I have been a fan of horror movies since I was a child. I grew up watching Universal movies from the 1930s and 1940s being shown on various themed TV shows with horror hosts. As an adult, my love for these films has not waned; in fact, it has grown and helped to feed my scholarly interest in film. I use these films in some of the classes I teach in college.
For this series, I will try to limit my choices of film to 2-4 representative examples. Two films, in particular, stand out to me from the 1920s. They both starred Lon Chaney Sr., the Man of a Thousand Faces, and were made by Universal Studios.
The first film is The Hunchback of Notre Dame, (1923) based on the Victor Hugo novel, and it is an extraordinary piece of cinema that stands up today. It was a very expensive production at the time. Estimates range in the $1,250,000 to $1,500,000 range. Given the year, that is a huge sum of money. The movie accurately reflects Hugo’s examination of the capacity of human beings to be intensely cruel to each other and of the abuse of power by those in positions of authority. Wallace Worsley directed the film, and Lon Chaney Sr. gave a magnificent performance as Quasimodo. It is also important to remember that Mr. Chaney created all of his own makeups. If all you know of this story is the Disney version, you need to see this production. I would consider it one of the best and most important films ever made.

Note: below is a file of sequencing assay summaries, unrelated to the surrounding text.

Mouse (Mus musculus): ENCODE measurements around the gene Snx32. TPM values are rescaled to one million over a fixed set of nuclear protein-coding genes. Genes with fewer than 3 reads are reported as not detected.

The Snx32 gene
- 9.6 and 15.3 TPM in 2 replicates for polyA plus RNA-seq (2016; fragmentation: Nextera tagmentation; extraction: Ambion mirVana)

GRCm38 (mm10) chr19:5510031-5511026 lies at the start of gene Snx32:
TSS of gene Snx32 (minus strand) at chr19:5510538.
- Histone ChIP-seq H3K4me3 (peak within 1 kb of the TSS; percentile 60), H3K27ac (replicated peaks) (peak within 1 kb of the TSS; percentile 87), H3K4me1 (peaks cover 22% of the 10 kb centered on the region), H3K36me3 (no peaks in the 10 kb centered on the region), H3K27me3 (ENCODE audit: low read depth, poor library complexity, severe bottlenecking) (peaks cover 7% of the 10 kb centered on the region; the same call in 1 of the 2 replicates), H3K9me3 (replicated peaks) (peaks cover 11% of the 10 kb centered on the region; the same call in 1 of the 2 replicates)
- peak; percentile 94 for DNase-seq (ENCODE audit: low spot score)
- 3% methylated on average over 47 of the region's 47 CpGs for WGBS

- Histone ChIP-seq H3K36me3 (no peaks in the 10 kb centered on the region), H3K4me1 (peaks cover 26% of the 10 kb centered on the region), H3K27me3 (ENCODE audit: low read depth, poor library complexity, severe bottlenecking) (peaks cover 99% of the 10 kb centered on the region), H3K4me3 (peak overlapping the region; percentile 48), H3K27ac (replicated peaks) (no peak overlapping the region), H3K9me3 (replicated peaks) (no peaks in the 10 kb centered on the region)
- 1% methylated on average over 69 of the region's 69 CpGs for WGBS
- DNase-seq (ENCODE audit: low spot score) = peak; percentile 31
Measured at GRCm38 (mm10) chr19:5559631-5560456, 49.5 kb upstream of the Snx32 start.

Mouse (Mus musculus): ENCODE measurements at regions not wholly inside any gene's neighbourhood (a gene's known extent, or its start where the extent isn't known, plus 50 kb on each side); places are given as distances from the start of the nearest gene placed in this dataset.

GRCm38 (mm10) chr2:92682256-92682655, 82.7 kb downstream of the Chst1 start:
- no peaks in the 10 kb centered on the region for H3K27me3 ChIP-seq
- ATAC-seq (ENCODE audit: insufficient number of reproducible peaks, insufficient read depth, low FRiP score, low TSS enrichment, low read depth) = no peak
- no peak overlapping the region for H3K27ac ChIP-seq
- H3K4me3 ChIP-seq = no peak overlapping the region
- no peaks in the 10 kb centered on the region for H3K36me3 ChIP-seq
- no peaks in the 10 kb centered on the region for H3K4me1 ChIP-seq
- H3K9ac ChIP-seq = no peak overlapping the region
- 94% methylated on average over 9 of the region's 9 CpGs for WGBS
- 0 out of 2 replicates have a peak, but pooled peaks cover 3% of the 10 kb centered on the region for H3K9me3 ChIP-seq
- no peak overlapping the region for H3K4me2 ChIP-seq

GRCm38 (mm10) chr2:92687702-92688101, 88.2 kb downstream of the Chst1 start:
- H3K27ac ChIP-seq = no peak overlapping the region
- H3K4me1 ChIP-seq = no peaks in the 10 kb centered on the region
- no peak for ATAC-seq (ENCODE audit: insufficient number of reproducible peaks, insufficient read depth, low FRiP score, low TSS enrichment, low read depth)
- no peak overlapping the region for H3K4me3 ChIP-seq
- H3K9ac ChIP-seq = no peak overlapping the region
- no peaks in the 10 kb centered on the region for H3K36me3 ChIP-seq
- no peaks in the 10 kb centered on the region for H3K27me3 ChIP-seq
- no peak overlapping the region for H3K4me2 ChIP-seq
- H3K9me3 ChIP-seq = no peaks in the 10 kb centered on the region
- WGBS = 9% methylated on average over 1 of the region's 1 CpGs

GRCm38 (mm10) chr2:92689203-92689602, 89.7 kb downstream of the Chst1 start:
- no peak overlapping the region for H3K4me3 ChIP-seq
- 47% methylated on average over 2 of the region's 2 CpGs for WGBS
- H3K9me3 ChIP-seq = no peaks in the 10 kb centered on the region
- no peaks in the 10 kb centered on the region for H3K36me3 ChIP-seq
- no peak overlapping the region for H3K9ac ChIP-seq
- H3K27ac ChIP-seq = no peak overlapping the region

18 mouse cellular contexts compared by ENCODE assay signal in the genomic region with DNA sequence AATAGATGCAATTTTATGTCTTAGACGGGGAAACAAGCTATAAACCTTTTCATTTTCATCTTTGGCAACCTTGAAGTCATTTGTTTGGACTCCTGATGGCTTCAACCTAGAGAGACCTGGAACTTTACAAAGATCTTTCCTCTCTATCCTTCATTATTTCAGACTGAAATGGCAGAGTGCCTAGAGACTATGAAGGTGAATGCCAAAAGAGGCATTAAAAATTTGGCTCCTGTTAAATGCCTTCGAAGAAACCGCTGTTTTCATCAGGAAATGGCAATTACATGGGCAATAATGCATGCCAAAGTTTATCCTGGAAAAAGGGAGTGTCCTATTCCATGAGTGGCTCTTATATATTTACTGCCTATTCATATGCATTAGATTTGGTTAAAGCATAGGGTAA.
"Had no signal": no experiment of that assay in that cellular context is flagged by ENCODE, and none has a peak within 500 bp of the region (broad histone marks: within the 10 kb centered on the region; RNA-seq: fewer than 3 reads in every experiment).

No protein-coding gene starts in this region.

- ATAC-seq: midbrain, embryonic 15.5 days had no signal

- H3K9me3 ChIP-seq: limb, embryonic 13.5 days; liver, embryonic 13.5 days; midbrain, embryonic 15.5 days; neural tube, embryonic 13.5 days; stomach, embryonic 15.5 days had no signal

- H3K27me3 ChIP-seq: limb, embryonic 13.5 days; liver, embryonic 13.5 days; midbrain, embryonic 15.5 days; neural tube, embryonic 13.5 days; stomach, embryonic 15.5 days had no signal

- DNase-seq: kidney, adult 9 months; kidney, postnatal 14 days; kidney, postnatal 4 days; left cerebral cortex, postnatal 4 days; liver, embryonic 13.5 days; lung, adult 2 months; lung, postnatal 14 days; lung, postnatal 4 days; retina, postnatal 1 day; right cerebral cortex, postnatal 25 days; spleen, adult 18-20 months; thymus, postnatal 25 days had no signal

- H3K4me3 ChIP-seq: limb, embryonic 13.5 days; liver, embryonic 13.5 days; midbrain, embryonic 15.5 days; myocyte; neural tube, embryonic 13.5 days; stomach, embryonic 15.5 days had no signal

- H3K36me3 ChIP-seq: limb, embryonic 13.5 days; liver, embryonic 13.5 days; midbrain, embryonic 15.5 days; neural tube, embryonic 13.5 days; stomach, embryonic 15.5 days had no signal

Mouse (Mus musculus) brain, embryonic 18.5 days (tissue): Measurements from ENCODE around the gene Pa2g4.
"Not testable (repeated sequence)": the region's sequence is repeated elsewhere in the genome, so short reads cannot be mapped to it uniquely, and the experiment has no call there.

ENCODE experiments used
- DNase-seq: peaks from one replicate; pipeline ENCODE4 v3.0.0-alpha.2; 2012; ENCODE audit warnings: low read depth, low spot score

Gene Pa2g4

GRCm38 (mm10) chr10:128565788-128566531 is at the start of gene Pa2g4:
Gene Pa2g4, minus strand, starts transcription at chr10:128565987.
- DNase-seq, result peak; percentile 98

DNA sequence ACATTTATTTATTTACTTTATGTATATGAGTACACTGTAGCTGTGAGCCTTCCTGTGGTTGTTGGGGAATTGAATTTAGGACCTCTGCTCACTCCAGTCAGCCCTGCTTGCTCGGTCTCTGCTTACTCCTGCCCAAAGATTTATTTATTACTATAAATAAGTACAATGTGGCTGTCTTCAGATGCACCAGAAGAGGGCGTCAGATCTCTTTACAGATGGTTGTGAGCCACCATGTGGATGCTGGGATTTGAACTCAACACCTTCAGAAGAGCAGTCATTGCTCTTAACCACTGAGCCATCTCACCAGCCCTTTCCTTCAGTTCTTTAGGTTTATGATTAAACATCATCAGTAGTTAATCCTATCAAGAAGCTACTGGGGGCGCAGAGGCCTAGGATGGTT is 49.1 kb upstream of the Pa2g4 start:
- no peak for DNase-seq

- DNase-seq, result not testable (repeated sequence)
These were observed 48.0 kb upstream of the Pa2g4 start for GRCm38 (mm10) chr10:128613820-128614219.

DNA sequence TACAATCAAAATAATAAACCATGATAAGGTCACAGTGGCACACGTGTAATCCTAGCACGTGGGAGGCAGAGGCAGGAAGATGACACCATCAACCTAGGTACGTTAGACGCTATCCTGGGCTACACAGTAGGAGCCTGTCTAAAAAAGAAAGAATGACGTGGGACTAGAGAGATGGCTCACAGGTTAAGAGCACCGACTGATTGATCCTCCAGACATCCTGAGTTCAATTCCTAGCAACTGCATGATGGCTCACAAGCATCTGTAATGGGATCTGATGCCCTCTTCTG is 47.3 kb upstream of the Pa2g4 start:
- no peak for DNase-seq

The Phantom of the Opera (1925) starring Lon Chaney Sr. is based on Gaston Leroux’s novel and was a huge success. Chaney played the deformed writer who falls in love with a singer and who becomes her kidnapper. This tale of horror and love has been redone numerous times, including the well known stage musical, but none of those productions have reached the sterling height of this extraordinary film. As with the Hunchback, Chaney created this makeup, and his performance is sublime. Again, if you have not seen this film, I recommend it highly.
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